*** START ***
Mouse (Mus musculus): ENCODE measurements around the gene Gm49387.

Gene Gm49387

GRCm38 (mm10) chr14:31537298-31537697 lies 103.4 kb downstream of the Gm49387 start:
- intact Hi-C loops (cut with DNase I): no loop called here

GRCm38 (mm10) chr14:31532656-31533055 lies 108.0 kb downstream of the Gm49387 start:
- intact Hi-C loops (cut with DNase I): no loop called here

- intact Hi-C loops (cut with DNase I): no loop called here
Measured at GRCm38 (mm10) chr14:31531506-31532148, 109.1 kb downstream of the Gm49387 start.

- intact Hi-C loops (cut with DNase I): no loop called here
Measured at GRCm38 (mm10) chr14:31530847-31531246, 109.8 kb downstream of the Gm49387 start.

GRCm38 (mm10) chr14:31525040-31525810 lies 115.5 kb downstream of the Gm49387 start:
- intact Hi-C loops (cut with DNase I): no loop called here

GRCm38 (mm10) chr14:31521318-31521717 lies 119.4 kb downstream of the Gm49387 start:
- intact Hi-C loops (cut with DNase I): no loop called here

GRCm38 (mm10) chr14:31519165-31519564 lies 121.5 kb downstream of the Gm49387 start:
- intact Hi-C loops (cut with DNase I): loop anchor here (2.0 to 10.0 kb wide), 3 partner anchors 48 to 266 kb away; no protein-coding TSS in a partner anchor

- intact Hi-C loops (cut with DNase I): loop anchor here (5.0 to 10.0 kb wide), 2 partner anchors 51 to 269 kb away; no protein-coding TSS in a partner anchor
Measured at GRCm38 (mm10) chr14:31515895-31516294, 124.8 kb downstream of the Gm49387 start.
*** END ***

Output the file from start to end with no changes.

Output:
Mouse (Mus musculus): ENCODE measurements around the gene Gm49387.

Gene Gm49387

GRCm38 (mm10) chr14:31537298-31537697 lies 103.4 kb downstream of the Gm49387 start:
- intact Hi-C loops (cut with DNase I): no loop called here

GRCm38 (mm10) chr14:31532656-31533055 lies 108.0 kb downstream of the Gm49387 start:
- intact Hi-C loops (cut with DNase I): no loop called here

- intact Hi-C loops (cut with DNase I): no loop called here
Measured at GRCm38 (mm10) chr14:31531506-31532148, 109.1 kb downstream of the Gm49387 start.

- intact Hi-C loops (cut with DNase I): no loop called here
Measured at GRCm38 (mm10) chr14:31530847-31531246, 109.8 kb downstream of the Gm49387 start.

GRCm38 (mm10) chr14:31525040-31525810 lies 115.5 kb downstream of the Gm49387 start:
- intact Hi-C loops (cut with DNase I): no loop called here

GRCm38 (mm10) chr14:31521318-31521717 lies 119.4 kb downstream of the Gm49387 start:
- intact Hi-C loops (cut with DNase I): no loop called here

GRCm38 (mm10) chr14:31519165-31519564 lies 121.5 kb downstream of the Gm49387 start:
- intact Hi-C loops (cut with DNase I): loop anchor here (2.0 to 10.0 kb wide), 3 partner anchors 48 to 266 kb away; no protein-coding TSS in a partner anchor

- intact Hi-C loops (cut with DNase I): loop anchor here (5.0 to 10.0 kb wide), 2 partner anchors 51 to 269 kb away; no protein-coding TSS in a partner anchor
Measured at GRCm38 (mm10) chr14:31515895-31516294, 124.8 kb downstream of the Gm49387 start.